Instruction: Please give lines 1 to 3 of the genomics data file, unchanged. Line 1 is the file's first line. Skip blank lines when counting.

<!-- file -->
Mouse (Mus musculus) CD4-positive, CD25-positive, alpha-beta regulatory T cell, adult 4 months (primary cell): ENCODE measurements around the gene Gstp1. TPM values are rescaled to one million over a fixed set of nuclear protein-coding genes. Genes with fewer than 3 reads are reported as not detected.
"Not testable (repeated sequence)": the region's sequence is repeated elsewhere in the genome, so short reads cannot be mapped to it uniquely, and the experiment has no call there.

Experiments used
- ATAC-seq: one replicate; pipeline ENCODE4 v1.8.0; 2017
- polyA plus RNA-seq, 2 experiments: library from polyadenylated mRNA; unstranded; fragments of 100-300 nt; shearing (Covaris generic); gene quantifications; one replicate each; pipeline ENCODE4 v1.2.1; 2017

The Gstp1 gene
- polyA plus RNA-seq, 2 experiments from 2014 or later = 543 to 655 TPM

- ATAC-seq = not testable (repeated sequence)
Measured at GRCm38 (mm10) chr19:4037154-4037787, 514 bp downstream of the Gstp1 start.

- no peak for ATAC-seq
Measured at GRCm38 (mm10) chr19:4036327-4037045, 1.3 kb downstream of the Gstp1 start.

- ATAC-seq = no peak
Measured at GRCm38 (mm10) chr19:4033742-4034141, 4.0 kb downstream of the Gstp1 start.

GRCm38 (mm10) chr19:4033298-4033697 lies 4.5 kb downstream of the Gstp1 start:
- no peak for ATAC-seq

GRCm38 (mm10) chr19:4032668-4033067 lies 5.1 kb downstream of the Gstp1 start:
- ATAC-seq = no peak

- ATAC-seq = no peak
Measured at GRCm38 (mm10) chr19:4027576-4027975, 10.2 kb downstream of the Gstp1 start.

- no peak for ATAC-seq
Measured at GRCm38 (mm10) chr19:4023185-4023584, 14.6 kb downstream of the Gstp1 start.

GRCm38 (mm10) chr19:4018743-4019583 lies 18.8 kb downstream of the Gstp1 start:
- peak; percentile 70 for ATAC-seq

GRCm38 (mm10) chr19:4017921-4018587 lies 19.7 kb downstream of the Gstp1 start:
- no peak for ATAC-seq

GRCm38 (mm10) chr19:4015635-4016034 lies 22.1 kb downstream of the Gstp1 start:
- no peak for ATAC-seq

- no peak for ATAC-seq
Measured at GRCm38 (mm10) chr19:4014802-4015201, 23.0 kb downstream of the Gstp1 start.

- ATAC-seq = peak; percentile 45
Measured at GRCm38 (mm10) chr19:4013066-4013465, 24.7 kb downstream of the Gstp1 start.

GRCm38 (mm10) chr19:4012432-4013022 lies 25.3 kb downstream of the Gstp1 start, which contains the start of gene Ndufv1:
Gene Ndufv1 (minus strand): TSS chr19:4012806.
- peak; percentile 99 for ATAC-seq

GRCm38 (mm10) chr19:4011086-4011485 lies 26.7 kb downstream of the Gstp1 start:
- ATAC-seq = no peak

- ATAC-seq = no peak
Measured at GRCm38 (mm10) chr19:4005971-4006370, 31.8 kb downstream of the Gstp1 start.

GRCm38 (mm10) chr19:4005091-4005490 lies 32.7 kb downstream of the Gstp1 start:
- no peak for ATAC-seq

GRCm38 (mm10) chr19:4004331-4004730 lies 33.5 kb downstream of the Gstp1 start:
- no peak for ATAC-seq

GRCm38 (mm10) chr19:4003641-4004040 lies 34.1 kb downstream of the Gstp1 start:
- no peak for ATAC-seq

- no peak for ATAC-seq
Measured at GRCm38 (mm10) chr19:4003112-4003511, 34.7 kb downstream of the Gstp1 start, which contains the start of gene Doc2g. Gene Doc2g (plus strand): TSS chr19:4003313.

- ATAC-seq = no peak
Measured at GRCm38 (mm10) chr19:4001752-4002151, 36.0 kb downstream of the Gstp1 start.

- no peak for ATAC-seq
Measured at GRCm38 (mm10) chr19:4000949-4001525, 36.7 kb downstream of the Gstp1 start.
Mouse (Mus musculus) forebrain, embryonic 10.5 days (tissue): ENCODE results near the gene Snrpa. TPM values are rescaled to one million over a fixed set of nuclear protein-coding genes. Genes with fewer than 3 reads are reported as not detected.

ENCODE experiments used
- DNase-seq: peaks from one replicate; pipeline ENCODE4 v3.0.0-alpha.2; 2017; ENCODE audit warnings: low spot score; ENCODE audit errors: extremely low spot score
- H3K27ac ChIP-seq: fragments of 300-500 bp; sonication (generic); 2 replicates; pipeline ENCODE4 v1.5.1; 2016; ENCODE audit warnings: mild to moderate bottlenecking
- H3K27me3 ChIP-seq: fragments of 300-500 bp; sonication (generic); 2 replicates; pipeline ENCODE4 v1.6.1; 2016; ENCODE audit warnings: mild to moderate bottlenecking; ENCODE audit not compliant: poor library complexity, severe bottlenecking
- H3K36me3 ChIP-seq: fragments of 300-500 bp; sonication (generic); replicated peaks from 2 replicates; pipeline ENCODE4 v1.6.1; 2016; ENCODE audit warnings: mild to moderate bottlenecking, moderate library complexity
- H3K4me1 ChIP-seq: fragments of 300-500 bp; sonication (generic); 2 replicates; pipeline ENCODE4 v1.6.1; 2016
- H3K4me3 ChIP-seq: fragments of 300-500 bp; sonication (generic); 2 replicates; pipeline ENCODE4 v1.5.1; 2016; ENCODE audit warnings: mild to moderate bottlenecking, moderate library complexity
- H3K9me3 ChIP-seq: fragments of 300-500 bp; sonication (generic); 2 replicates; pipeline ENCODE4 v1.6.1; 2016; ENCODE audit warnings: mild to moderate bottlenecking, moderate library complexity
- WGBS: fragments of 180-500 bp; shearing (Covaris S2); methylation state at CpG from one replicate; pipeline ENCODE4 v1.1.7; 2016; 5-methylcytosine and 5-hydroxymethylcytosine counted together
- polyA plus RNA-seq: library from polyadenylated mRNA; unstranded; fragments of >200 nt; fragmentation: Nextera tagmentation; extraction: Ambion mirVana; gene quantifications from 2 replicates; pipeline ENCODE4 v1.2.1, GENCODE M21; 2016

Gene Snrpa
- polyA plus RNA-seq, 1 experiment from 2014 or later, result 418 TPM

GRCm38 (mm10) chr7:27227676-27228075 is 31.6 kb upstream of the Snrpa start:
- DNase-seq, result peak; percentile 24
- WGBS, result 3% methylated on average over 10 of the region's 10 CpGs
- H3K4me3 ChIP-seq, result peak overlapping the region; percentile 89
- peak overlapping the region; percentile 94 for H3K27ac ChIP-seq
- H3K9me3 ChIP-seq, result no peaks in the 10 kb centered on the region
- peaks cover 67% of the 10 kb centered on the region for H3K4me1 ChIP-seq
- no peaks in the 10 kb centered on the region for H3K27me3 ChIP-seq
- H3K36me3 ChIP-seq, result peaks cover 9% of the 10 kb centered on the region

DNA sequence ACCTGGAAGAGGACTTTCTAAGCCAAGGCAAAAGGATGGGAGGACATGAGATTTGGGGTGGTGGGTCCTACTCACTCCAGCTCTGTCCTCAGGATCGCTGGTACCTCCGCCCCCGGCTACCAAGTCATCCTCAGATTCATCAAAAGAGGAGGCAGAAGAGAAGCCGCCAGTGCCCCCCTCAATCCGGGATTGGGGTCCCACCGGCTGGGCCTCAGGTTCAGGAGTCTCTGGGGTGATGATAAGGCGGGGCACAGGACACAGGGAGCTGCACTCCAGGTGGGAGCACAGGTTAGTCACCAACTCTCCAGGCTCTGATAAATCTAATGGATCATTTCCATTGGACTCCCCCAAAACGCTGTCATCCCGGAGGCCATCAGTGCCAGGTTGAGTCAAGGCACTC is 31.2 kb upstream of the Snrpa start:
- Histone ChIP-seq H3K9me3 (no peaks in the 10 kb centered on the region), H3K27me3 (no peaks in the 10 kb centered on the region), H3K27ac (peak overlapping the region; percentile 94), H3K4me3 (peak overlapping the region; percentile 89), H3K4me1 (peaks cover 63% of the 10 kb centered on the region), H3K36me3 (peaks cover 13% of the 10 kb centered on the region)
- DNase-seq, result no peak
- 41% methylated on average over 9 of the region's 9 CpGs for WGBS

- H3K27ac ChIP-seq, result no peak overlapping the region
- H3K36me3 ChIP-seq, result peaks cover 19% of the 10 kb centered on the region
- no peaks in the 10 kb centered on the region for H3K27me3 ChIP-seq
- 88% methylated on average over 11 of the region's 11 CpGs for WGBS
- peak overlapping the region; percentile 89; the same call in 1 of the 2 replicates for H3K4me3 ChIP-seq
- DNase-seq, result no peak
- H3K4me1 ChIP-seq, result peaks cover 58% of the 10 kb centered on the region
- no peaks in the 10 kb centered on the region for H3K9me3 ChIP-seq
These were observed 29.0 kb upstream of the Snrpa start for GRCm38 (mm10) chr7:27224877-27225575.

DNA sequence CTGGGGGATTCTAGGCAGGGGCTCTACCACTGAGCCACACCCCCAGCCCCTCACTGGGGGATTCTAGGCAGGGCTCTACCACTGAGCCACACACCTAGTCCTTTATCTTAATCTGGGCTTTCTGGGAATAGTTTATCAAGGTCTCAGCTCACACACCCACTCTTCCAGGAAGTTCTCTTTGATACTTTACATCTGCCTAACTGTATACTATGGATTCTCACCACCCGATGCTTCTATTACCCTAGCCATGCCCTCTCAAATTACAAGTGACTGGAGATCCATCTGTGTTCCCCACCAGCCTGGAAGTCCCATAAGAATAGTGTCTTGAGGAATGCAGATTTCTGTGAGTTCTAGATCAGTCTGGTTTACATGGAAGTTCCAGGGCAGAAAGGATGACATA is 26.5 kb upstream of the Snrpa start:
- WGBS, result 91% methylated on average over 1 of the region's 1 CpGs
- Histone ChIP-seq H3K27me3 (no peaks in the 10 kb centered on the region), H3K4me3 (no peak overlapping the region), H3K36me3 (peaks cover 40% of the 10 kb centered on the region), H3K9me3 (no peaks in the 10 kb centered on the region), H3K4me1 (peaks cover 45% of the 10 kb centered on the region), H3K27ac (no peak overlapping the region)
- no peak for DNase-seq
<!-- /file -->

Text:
Mouse (Mus musculus) CD4-positive, CD25-positive, alpha-beta regulatory T cell, adult 4 months (primary cell): ENCODE measurements around the gene Gstp1. TPM values are rescaled to one million over a fixed set of nuclear protein-coding genes. Genes with fewer than 3 reads are reported as not detected.
"Not testable (repeated sequence)": the region's sequence is repeated elsewhere in the genome, so short reads cannot be mapped to it uniquely, and the experiment has no call there.

Experiments used